These clips are from Championship Wrestling on WBTV-3, taped Wednesday April 19, 1961

and aired Saturday April 22, 1961.

(WMV format: Requires Windows Media Player or compatible player.)

Bill Ward Introduction on Championship Wrestling

(3.2 MB | WMV File)

Buddy Rogers vs. Joe Garcia (with Billy Darnell)

(7.6 MB |  WMV File)

Also see: Buddy Rogers Comes To Town by Mike Cline,

a short article with great memories involving the very footage seen in these historic clips.


 Newspaper article following the Rogers/Darnell match promoted off these TV clips.

"8,886 Watch Wrestling" - View the Newspaper Clipping following the Charlotte match between Billy "Tarzan" Darnell and "Nature Boy" Buddy Rogers.

Jerry Brisco and Big Bill Ward at ringside in the WBTV studios in Charlotte.

(Photograph by Gene Gordon © Scooter Lesley / Ditch Cat Photography )

(L) Johnny Weaver lifts Rip Hawk in this rare photo from the WBTV studios. (R) An art slide used to in 1967 to promote the wrestling program, taken from the BT Memories website.


Two screen captures from rare archival video from a 1961 taping of Championship Wrestling at WBTV. The images are from a match between US Champion Buddy Rogers and Joe Garcia.


(L) NWA President Sam Muchnick in the ring with George Harbin, a former wrestler who was ring announcer for the WBTV studio matches. (R) Ole Anderson prepares for his match in the ring at WBTV.

TV Guide advertisement for Championship Wrestling with Big Bill Ward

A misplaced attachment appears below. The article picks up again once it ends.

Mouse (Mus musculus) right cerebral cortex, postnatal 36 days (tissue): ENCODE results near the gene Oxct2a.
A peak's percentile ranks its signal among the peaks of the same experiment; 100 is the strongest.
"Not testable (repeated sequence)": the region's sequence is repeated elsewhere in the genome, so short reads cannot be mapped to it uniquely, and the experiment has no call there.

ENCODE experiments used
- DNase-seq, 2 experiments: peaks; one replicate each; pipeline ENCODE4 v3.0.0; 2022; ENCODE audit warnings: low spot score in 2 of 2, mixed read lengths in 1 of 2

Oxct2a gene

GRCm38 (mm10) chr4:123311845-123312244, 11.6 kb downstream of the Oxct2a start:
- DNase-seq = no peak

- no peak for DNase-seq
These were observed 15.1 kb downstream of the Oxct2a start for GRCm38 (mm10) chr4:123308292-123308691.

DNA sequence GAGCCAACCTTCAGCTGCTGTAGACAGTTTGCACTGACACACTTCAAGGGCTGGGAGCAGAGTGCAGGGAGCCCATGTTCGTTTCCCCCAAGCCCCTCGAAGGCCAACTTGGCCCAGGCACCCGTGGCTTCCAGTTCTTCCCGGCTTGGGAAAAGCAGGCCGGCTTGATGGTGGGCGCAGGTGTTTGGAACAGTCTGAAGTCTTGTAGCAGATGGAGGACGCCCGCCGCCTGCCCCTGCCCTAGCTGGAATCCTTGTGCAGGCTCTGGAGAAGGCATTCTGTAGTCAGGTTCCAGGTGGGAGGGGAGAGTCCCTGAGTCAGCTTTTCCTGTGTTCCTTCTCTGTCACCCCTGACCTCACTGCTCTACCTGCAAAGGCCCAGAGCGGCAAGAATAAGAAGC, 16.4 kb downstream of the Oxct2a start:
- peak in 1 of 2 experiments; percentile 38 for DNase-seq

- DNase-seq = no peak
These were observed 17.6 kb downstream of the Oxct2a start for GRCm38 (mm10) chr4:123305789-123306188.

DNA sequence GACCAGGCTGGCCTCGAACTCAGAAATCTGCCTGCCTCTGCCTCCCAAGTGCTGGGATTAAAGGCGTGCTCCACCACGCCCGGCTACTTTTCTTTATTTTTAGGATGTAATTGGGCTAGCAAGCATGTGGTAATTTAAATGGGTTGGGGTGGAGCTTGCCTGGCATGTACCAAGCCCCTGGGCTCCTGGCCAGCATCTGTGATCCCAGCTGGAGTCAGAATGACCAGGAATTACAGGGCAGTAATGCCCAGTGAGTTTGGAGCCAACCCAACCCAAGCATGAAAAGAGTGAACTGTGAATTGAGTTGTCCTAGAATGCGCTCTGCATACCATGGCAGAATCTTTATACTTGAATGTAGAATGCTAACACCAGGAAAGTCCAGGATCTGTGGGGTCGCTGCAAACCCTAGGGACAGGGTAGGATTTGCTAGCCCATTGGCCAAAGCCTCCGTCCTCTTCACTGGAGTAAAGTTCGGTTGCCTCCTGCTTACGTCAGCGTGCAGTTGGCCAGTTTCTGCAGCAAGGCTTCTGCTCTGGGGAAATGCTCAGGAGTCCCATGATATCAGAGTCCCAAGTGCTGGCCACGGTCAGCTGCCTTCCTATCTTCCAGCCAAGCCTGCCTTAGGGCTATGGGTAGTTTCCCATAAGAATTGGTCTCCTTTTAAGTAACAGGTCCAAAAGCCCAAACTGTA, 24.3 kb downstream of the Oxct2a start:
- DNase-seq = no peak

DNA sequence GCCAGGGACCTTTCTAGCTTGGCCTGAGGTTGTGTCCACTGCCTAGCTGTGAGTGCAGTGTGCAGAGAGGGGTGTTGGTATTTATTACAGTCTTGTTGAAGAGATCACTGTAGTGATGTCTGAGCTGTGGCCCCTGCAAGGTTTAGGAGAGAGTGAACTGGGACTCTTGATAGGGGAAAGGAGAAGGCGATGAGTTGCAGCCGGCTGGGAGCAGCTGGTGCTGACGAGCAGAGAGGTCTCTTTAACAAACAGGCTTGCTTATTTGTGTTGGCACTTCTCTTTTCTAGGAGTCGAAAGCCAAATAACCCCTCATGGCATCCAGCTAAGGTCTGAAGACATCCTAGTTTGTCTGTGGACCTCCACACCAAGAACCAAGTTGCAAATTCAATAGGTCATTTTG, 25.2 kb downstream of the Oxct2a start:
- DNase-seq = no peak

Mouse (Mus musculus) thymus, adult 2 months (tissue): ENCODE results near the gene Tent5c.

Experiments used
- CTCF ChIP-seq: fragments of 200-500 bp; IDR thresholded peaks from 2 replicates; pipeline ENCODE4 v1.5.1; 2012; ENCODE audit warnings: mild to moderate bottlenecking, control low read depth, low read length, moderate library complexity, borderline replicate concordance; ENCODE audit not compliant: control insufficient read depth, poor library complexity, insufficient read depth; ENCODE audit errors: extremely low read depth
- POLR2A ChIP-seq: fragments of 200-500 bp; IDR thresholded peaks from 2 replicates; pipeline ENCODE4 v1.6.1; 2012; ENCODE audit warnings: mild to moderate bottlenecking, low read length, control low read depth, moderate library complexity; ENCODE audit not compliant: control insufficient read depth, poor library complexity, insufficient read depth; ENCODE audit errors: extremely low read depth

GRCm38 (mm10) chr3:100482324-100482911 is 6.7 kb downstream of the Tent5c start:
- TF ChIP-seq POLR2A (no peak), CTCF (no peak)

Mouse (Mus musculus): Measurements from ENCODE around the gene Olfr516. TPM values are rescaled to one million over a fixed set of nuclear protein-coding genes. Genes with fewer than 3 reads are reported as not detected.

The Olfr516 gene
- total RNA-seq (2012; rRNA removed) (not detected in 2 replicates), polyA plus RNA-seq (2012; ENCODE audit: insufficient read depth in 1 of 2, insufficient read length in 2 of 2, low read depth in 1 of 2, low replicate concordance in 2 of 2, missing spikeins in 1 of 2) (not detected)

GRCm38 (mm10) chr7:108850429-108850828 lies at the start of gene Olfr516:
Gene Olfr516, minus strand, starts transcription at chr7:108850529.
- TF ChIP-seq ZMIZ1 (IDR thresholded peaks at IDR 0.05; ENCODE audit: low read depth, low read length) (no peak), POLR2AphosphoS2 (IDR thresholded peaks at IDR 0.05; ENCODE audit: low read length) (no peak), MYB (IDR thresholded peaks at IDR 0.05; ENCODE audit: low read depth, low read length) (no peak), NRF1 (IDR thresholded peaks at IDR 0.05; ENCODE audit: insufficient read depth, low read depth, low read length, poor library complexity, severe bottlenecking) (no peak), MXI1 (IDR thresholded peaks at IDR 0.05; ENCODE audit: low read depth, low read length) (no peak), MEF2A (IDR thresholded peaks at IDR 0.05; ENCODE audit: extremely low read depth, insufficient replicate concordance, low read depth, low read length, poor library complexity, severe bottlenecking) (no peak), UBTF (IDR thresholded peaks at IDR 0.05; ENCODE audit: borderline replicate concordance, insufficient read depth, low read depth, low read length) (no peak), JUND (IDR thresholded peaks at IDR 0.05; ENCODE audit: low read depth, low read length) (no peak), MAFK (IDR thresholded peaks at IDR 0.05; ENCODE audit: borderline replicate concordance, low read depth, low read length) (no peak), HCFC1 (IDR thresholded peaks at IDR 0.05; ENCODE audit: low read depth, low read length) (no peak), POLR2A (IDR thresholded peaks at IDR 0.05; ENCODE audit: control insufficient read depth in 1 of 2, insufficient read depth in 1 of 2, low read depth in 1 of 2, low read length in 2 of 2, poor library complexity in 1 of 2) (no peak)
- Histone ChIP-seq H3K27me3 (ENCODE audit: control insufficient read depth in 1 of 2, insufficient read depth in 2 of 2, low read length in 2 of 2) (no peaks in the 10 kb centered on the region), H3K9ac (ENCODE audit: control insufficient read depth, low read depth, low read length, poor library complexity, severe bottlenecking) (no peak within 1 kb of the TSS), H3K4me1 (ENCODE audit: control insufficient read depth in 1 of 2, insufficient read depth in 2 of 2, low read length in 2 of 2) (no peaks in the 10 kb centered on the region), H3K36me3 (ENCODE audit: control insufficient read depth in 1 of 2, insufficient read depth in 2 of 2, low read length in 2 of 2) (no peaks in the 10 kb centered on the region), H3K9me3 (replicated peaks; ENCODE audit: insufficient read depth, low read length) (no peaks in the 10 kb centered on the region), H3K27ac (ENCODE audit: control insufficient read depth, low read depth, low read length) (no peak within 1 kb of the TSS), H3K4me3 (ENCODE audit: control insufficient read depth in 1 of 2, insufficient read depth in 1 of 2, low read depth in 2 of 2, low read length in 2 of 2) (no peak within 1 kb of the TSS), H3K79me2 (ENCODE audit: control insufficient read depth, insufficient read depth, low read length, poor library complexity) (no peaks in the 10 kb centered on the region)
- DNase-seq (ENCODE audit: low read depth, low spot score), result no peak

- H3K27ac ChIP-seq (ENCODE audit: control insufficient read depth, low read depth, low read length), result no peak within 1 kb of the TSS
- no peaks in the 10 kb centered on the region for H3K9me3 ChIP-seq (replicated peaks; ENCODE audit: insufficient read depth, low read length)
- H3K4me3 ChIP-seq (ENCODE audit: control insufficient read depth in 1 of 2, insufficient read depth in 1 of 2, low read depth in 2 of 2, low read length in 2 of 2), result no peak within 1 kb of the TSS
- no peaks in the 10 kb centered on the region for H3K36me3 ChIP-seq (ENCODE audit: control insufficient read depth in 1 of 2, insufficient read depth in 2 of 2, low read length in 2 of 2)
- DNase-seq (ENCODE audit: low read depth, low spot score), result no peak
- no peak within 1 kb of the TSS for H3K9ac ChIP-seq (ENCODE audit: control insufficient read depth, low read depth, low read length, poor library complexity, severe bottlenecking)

on WBTV-3 in Charlotte. (June 1968)


An ad for an upcoming wrestling program in a Charlotte wrestling program from 1967.



Remembering Big Bill Ward and WBTV

by Mike Cline


During the infancy of that "fad" (some claimed) called television, a station employee was often called on to wear many hats. In one day, he might have covered a news story (shooting his own film footage--and it was real film in those days), be the on-air weatherman, and then in the early evening, host a prime-time movie.

Part of the job.

One such employee at WBTV-Channel 3 in Charlotte, North Carolina (the first commercial TV station in both Carolinas) was a man named Bill Ward, or as he was known on the air, "Big" Bill Ward.  



A Collection of Wrestling Related Links on BT Memories




WBTV, known on-air as "WBTV 3", is the CBS affiliate in Charlotte, North Carolina, the 28th largest market in the United States. It is owned by Greensboro-based insurance and broadcasting conglomerate Jefferson-Pilot, which also owns WCSC-TV in Charleston, South Carolina and WWBT-TV in Richmond, Virginia. Jefferson-Pilot's broadcasting operations are headquartered in Charlotte, making it one of only three locally-owned and operated stations in the market (the others being Fox's WCCB-TV and independent WHKY-TV).